Phew! Never let it be said that Out of the Quicksand is a blog that doesn’t get into the season!
I should give Grundy the boot and pattern the blog after Calendar Man instead!! Nah, just kidding that would be stupid. After knocking myself out for Halloween, it’s time to talk Turkey.
No, none of those turkeys! (Although I certainly could write a long, angry article about the brain-meltingly ridiculous Batman-related lawsuit filed by Turkish fruit loop Huseyin Kalkan back in 2008).
Instead, this being national Turkey month, I’ll be looking at metaphorical turkeys, as in failures. The term “turkey” is typically used to describe failed movies, but I think I can be afforded enough leeway to use it to described failed comics as well. Each comic will be given a point if it features something amusing (Even unintentionally), and it will be given a bad point for every time it does something unforgivably stupid. Good points will be represented with this monster from the movie The Giant Claw, which is supposed to be scary but which is instead hilarious.
The bad points will be represented with this image of Seinfeld’s Kramer, which is meant to be hilarious but will instead make you want to gouge your eyes out with a fingernail file:
So get ready folks, because the first Turkey we’re going to be pulling the innards out of and feeding to the cat is quite possibly the single worst superheroine strip of all time! It’s like a weird precursor to Kick Ass by way of Nancy Drew and Batman.
Meet The Gale Leary Will O’ the Wisp.
Or is that Gale Leary, the Will O’ the Wisp? I’m confused.
Still, Will O’ the Wisps are fairly under-used creatures from Irish folklore, so a superheroine based off one could potentially be very cool. How does this pan out? Oh God…
Gale Leary was featured in every issue (Five in total) of Key Comics, a title published by Consolidated Magazines (Who doesn’t want their company name to bring milk and refined gravel to mind?), a small-time publisher that was in all likelihood created by people who knew nothing about comics but wanted to get in on the craze, or by bootleggers, or by both. Consolidated only put out three titles during its short-lived career, and if Key is any indication to the publisher’s overall quality, I’m probably passing up quite a few turkeys by not reading all of them, as Gale Leary is far from the only turkey featured within Key’s pages.
The introductory splash page doesn’t look so bad; a frightened gangster confronted by what he assumes is a ghost, a figure in the background who could either be a symbolic representation of justice, or it could be our heroine in costume. I like it, and I hope you do too, because it’s about as good as this strip gets.
It starts out in 1925, when DA Greg Leary returns home to his wife Martha and newborn daughter Gale (Take note of how baby Gale is blonde) after putting away the notorious mobster Bob Evans.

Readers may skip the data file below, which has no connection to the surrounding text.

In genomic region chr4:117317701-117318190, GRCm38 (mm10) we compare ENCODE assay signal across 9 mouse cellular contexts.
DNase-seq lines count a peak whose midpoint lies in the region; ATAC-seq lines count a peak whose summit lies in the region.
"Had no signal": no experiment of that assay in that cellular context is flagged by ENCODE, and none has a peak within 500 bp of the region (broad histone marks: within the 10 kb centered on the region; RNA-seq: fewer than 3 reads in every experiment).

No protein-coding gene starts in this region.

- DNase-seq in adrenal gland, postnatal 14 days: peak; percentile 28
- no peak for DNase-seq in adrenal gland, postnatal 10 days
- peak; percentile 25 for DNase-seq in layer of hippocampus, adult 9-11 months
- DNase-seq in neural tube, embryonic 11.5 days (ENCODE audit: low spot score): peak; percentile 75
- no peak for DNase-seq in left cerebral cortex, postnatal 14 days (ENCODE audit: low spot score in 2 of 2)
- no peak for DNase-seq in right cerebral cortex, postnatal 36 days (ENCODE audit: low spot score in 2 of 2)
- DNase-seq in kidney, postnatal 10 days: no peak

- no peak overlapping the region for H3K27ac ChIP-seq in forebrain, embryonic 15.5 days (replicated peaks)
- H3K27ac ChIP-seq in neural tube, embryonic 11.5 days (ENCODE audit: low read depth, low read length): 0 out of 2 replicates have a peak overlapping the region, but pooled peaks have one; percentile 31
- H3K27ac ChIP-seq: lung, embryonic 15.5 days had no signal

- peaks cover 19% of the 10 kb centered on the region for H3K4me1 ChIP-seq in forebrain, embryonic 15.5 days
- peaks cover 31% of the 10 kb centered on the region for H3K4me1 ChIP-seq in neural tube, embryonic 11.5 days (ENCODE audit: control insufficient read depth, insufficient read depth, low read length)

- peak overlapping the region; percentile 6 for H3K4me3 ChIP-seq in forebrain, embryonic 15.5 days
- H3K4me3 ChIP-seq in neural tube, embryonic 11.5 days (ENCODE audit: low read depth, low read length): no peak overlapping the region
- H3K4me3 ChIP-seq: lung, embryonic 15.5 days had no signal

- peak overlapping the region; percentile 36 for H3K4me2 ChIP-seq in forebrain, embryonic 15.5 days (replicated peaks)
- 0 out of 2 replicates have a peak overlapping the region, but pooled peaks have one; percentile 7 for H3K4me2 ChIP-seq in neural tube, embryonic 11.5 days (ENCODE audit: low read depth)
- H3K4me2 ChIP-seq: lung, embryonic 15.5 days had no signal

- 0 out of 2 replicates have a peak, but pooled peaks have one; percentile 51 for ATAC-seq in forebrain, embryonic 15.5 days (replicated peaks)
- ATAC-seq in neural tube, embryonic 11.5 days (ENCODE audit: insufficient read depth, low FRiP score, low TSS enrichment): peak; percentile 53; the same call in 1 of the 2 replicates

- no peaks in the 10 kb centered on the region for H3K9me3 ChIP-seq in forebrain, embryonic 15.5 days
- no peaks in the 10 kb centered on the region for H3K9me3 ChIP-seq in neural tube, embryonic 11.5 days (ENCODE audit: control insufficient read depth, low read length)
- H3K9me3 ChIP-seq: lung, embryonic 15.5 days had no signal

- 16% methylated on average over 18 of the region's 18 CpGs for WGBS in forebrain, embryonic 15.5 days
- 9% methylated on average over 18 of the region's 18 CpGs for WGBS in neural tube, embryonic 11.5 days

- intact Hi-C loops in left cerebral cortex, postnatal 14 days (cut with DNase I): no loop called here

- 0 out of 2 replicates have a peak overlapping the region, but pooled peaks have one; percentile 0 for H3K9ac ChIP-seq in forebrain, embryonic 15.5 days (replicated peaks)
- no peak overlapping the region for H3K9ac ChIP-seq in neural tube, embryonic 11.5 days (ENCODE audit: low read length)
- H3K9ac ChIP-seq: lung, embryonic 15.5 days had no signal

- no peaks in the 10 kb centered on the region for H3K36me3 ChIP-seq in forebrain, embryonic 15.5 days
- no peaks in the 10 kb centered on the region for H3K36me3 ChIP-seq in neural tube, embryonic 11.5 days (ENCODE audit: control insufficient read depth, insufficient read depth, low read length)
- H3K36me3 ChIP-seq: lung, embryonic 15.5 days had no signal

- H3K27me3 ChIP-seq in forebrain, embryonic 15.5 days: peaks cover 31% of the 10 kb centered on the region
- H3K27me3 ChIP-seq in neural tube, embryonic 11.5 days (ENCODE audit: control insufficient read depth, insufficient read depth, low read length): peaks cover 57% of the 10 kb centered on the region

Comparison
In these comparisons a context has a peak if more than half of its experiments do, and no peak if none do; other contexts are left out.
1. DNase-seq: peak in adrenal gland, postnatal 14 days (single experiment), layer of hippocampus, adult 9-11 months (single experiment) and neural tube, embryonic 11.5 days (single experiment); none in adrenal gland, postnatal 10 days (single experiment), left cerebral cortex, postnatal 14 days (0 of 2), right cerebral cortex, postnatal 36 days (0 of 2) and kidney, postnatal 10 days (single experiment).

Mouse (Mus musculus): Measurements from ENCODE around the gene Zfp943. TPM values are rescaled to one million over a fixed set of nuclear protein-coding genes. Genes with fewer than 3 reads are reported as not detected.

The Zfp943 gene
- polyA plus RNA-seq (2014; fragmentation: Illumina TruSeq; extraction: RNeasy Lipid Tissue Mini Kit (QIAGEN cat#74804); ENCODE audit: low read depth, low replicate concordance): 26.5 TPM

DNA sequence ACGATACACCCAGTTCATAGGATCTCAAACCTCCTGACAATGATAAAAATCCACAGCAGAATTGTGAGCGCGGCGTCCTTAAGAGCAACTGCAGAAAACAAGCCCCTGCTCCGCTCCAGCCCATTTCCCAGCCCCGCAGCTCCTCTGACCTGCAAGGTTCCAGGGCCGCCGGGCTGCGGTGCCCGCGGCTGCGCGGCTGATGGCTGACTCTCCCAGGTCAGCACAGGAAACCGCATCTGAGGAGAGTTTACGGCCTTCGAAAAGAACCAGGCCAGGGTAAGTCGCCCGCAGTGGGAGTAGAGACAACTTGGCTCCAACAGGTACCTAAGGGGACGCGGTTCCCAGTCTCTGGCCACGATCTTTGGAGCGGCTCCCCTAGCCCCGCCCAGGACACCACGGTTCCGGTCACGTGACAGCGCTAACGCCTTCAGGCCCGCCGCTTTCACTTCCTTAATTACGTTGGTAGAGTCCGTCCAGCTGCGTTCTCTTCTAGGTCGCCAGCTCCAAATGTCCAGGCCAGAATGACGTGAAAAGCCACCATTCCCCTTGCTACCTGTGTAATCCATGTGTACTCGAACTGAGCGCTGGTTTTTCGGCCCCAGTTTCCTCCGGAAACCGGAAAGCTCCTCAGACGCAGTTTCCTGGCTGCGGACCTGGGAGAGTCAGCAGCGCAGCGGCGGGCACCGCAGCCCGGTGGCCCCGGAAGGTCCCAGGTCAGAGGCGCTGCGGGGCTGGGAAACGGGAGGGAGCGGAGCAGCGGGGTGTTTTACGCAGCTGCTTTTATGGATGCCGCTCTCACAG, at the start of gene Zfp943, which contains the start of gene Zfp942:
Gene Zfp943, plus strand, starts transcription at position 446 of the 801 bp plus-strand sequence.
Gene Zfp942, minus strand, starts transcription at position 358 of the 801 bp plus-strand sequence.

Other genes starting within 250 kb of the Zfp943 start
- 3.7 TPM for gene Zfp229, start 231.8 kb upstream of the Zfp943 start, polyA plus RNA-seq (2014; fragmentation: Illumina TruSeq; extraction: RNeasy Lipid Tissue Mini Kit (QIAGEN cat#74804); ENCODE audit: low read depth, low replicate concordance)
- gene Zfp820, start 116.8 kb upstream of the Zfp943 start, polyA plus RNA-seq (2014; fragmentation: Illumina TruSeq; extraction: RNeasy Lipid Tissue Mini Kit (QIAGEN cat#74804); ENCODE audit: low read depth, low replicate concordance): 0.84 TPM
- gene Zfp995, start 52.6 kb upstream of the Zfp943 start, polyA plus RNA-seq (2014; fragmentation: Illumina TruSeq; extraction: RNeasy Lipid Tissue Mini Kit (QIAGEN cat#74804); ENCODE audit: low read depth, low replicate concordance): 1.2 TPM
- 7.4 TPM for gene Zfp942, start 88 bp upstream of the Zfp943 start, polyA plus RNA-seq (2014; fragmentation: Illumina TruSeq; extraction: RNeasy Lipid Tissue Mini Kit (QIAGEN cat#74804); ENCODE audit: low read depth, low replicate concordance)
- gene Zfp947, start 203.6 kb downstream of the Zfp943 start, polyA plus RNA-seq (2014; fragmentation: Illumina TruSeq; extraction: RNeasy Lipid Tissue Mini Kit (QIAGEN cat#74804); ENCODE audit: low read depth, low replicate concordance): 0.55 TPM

Just then, he gets a visit from the judge who helped put away Evans. Apparently the mobster has escaped, and sworn revenge against the two men. Although there’s apparently a “statewide alarm” out, the judge still thought he was safe enough to go over to the house of the man he’s being targeted along with, with no indication of police escort. Idiot. Apparently, Greg doesn’t take the judge seriously either, as he doesn’t tell Martha about any of this (Presumably to keep her from panicking), even denying that there was anyone at the door despite her being around to see him go answer it (And I presume it was an urgent call with lots of ringing, considering it involves a vengeful mobster). He stupidly decides to go to sleep, with the bedroom windows open.
Anyway, the mobsters turn out to be hiding outside the house, they break in through the window, and the Leary’s pay dearly for it:
Greg’s fate is particularly brutal:
As Evans and his henchman Brandois leave, they accidentally wake up Gale, who they decide to keep quiet by giving her a willow branch to play with:
Aww, how considerate.
So yeah, that weird branch Gale is holding in the splash wasn’t just a fig leaf in order to go along with the whole “justice” motif, it actually plays a role in the story.
That's some good detective work on their part then.
Now permanently disabled, Greg wakes up and is horrified by what’s happened, you see, not only is his wife dead, his career over, and his legs broken, but on top of that, the mobsters gave his daughter a willow branch to play with!!!
Murder and crippling injuries he can live with, but a willow branch? Couldn’t those vicious murderers have been more considerate and given her an oak branch? All bets are off now!
So the years pass, and Gale grows up to be Judy Garland, while Greg grows up to be Dr. Strangelove:
Gale is ready to avenge Mommy’s death now, and mentions that the willow branch (Good God, how has that thing not rotted by now?) endows her with more than just courage. I assume two of those things that are more than just courage include the ability to change hair color and to grow linebacker shoulders:
Sofia Falcone's debut?